- Drink responsibly. Limit your alcohol intake to one drink every 2 hours in social situations. Have a glass of water in between drinks to avoid intoxication and dehydration. Your brain will thank you!
- Walk away. Don’t feel you must change anyone’s mind about politics, sports, or anything else for that matter. Engage in positive dialogue.
- Reach out. If something is upsetting you, sometimes the worst thing to do is hold it in while everyone else is celebrating. Confide in a trusted source.
- Don’t stress over shopping. Getting into fist fights over the newest TV or toy is clearly not what the holidays are about and will dramatically increase your stress levels. Is it really about the presents?
- It’s OK not to travel. Many are compelled to travel due to family pressures and the like. It is OK to ‘skip a year’ if you are overwhelmed and feel you need a break.
- Get to bed. Sleep cycles are impacted enough going into winter with shorter days and longer nights. Be mindful of sleep routines as they have a large impact on buffering chronic stress responses and clearing your brain of toxins.
- Stick to your regular eating habits. If they are healthy ones, that is. It is OK to ‘sample the goods’ around the holidays, but overdoing it will be sure to weaken your immune system and allow stress to harm your brain and body.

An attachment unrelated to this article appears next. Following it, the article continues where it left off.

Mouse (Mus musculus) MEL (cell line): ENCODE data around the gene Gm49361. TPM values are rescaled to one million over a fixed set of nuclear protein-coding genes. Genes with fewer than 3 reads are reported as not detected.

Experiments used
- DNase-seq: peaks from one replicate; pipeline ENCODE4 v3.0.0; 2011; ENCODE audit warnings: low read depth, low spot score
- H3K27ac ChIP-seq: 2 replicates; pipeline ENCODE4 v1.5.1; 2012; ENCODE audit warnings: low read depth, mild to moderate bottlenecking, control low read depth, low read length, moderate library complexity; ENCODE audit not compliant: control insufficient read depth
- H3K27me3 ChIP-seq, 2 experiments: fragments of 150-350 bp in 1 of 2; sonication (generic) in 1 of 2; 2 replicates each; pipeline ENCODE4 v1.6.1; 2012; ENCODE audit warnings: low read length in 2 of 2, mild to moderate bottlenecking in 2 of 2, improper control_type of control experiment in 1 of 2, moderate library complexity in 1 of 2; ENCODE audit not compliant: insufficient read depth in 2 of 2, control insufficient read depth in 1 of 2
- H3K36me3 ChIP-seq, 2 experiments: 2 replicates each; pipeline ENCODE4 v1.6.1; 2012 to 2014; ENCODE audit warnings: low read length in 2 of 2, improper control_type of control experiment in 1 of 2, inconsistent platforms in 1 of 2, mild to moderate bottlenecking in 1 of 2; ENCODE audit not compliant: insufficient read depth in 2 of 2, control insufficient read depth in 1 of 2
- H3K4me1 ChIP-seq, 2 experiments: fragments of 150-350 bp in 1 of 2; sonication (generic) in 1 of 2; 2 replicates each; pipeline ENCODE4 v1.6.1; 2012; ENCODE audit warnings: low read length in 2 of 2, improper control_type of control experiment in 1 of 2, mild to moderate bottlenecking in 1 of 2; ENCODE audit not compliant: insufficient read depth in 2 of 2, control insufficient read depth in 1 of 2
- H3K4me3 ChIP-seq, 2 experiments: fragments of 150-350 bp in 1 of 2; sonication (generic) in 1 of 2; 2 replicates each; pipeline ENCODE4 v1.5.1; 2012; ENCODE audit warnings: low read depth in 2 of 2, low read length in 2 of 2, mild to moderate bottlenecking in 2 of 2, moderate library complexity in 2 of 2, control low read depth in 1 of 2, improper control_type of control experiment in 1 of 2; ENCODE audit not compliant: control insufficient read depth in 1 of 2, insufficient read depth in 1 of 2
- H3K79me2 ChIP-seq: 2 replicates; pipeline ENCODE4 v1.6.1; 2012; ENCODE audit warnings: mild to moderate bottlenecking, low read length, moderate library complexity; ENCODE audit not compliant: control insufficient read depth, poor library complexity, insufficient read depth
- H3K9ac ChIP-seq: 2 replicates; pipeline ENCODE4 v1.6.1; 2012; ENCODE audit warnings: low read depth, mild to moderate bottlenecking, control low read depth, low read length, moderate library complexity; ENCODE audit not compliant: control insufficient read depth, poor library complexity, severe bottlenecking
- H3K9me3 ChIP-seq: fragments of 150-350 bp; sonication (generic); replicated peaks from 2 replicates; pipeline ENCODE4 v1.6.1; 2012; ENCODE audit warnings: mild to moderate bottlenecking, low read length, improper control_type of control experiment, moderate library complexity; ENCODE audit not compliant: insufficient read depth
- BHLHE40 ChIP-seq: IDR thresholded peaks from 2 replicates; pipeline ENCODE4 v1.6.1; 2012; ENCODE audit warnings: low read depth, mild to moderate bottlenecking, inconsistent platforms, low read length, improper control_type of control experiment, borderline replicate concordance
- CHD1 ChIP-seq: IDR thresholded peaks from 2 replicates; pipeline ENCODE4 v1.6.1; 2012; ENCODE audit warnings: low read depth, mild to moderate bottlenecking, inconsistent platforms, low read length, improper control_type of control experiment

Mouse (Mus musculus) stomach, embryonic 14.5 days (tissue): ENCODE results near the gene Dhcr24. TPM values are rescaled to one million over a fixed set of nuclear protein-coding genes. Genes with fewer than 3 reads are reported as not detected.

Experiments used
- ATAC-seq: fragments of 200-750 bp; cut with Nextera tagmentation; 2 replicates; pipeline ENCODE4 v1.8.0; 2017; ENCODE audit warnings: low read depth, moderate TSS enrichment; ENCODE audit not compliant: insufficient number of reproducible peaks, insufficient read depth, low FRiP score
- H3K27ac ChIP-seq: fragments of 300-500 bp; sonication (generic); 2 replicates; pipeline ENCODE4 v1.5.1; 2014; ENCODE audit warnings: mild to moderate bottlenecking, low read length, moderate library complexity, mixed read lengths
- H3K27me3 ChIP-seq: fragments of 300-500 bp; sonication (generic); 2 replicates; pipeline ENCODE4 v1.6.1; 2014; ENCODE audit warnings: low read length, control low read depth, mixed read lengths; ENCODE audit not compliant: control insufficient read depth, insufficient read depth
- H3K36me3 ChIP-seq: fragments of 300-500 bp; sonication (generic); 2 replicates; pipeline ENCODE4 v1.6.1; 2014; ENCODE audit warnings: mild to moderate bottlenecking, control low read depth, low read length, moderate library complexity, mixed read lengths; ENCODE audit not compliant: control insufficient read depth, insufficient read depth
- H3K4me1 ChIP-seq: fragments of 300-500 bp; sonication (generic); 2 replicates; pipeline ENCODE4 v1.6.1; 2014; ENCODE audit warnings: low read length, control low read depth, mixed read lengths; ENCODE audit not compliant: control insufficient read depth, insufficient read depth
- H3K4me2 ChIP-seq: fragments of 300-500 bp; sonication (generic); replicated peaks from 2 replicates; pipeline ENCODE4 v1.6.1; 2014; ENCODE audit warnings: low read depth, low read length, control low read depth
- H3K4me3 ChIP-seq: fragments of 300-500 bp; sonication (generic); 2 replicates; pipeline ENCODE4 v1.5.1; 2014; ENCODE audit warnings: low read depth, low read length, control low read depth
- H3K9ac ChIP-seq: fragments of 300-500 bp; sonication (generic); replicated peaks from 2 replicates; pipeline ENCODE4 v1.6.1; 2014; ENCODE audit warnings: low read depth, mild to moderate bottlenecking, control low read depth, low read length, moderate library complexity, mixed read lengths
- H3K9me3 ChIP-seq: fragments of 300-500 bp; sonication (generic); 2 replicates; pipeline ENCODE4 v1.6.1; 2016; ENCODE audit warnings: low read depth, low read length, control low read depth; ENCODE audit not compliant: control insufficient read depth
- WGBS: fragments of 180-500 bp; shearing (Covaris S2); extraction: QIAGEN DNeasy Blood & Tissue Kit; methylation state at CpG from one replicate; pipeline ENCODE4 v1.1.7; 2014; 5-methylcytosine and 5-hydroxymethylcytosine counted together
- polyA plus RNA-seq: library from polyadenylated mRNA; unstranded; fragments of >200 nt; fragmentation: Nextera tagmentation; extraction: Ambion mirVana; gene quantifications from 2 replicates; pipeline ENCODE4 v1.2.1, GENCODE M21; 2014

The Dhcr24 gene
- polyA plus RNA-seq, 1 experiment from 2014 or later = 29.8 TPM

- Move your body. Exercise should be a regular part of your daily routine, especially around the holidays. It minimizes the effects of stress and burns the excess calories you will likely indulge in.
- Meditate. Quiet time away from the distractions of the holidays to self-reflect and calm your mind will reduce stress levels.
- Turn off the tube. TV usage skyrockets during the holidays for many, leading to less physical activity and social disconnection.
- Play games, read, tell stories. All activities that will engage your mind and connect you to others around you during the holiday season.
- Connect socially. One of the secrets to stress reduction. Social connection produced hormones that reduce stress. If you have little or no family and friends, volunteer opportunities abound.
There is help
For those experiencing undue stress during the holiday season (or any season) leading to withdrawn, erratic, or dangerous behavior, increased substance use, trouble at work, etc. – there is help! Brain Training such as neurofeedback and meditation are highly effective options for dealing with chronic stress outside of acute or emergency situations. In critical situations, you should call national helplines for immediate support:
National Suicide Prevention Lifeline: 1.800.273.8255
National Substance Abuse Hotline: 1.800.622.HELP (4357)